Scott, Webs and Banknotes

Oh what a tangled web we weave,
When first we practise to deceive!
Sir Walter Scott, Marmion, Canto vi. Stanza 17.
Scottish author & novelist (1771 – 1832)


As I walked out one misty morning, I saw a whole field of cobwebs glittering in the sun – caught there on the wire netting of the football field!

Naturally, the quotation above came to mind as it if so familiar.

And true.

Do you know why Sir Walter Scott appears on Scottish banknotes?
Because back in 1826, the UK Parliament threatened to get rid of any notes under the value of £5, provoking an outrage in Scotland. Using the pseudonym Malachi Malagrowther (quite a mouthful!), Scott penned a series of letters explaining why Scottish banks should retain the right to issue their own banknotes. There was such a strong reaction to these letters that the government was forced to allow Scottish banks to print their own £1 notes.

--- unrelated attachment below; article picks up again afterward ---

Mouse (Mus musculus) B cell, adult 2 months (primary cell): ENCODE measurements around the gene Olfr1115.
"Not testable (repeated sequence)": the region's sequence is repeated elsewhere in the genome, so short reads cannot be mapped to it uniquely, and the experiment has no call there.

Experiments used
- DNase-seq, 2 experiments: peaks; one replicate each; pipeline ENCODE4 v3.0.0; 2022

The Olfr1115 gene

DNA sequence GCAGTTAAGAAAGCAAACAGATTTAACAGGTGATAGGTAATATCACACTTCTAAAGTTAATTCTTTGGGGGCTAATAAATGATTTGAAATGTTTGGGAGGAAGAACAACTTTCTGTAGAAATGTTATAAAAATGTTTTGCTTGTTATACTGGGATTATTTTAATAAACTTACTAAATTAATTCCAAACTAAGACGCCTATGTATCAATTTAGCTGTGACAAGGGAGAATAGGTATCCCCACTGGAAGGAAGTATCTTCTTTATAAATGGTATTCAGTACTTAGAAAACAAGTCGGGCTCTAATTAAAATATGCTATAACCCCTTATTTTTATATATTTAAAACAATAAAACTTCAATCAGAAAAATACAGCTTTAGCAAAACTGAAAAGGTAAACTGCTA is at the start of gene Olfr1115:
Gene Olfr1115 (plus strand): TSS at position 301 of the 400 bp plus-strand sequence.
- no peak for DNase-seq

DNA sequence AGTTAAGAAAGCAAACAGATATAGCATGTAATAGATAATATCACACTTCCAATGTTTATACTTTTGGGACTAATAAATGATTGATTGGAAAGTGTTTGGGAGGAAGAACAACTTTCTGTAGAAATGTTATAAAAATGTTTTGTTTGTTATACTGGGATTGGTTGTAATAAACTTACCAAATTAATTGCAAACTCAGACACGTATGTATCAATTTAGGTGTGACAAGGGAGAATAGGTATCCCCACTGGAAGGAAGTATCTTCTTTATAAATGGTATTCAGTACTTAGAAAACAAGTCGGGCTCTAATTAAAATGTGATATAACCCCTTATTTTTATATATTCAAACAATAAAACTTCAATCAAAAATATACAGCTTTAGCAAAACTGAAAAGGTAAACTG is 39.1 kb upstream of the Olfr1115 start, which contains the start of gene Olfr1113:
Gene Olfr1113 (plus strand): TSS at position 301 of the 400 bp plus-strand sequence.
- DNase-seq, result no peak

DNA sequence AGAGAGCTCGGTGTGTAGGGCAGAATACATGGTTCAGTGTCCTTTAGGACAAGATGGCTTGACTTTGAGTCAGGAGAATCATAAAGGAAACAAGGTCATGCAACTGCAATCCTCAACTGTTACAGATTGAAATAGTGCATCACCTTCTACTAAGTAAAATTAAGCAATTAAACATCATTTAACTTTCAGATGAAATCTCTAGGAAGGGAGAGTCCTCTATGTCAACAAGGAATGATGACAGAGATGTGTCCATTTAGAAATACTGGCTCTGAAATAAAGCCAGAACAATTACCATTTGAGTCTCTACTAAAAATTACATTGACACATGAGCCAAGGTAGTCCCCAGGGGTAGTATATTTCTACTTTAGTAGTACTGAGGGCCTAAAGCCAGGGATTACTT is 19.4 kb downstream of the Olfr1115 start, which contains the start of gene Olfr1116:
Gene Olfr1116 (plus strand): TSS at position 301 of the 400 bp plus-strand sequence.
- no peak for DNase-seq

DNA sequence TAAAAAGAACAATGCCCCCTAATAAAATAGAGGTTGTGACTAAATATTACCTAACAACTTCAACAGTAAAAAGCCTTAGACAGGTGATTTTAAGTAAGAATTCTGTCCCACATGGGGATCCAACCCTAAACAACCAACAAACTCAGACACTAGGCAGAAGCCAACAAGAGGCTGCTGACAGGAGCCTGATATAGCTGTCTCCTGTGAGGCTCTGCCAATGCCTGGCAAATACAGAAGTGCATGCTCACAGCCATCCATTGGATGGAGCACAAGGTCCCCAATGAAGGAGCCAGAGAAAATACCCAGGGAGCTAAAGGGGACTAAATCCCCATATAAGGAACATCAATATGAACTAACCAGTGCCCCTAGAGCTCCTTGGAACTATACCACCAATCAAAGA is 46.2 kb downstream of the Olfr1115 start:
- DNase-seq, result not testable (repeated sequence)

So, in order to commemorate Scott’s efforts, he still appears on banknotes issued by the Bank of Scotland to this very day.


It might also be wise, however, to remember this:

“In the spiderweb of facts, many a truth is strangled.”

– Paul Edridge

Words on Wednesday (but probably a lot shorter than this one) – inspired by Muddy Boot Dreams

15 thoughts on “Scott, Webs and Banknotes

  1. I didn’t realise that was Scott – that opening quotation. I know he must be good because he was one of Lord Byron’s favourite authors (my benchmark)


  2. What a great spiderweb photo; and the quote, perfect!
    Really interesting to learn about Scott on the banknotes!

    I’m enjoying browsing your past posts now too…


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